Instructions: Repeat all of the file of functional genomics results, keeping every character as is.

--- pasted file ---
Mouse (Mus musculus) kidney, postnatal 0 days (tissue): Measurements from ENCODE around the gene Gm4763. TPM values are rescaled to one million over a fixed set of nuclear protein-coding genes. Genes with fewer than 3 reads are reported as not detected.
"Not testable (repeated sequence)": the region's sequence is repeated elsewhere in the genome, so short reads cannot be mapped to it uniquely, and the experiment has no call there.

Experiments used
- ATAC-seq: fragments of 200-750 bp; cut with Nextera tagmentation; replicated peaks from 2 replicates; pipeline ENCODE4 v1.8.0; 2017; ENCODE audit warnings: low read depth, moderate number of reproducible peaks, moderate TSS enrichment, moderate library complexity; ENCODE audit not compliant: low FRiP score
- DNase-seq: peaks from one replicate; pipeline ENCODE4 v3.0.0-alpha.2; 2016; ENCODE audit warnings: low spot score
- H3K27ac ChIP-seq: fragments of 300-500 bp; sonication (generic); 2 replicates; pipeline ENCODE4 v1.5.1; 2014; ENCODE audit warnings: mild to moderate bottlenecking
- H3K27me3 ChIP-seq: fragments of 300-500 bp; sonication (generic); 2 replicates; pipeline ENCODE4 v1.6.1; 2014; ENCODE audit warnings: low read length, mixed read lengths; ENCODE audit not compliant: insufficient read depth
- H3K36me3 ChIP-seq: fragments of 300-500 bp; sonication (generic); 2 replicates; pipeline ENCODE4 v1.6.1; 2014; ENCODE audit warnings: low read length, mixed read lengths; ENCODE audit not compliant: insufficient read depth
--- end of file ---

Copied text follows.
Mouse (Mus musculus) kidney, postnatal 0 days (tissue): Measurements from ENCODE around the gene Gm4763. TPM values are rescaled to one million over a fixed set of nuclear protein-coding genes. Genes with fewer than 3 reads are reported as not detected.
"Not testable (repeated sequence)": the region's sequence is repeated elsewhere in the genome, so short reads cannot be mapped to it uniquely, and the experiment has no call there.

Experiments used
- ATAC-seq: fragments of 200-750 bp; cut with Nextera tagmentation; replicated peaks from 2 replicates; pipeline ENCODE4 v1.8.0; 2017; ENCODE audit warnings: low read depth, moderate number of reproducible peaks, moderate TSS enrichment, moderate library complexity; ENCODE audit not compliant: low FRiP score
- DNase-seq: peaks from one replicate; pipeline ENCODE4 v3.0.0-alpha.2; 2016; ENCODE audit warnings: low spot score
- H3K27ac ChIP-seq: fragments of 300-500 bp; sonication (generic); 2 replicates; pipeline ENCODE4 v1.5.1; 2014; ENCODE audit warnings: mild to moderate bottlenecking
- H3K27me3 ChIP-seq: fragments of 300-500 bp; sonication (generic); 2 replicates; pipeline ENCODE4 v1.6.1; 2014; ENCODE audit warnings: low read length, mixed read lengths; ENCODE audit not compliant: insufficient read depth
- H3K36me3 ChIP-seq: fragments of 300-500 bp; sonication (generic); 2 replicates; pipeline ENCODE4 v1.6.1; 2014; ENCODE audit warnings: low read length, mixed read lengths; ENCODE audit not compliant: insufficient read depth